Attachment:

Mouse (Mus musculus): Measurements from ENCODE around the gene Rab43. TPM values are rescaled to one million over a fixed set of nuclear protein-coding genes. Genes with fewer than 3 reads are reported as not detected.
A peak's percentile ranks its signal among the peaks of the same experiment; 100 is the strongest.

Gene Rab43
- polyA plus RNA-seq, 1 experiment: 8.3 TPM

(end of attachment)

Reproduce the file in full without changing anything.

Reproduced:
Mouse (Mus musculus): Measurements from ENCODE around the gene Rab43. TPM values are rescaled to one million over a fixed set of nuclear protein-coding genes. Genes with fewer than 3 reads are reported as not detected.
A peak's percentile ranks its signal among the peaks of the same experiment; 100 is the strongest.

Gene Rab43
- polyA plus RNA-seq, 1 experiment: 8.3 TPM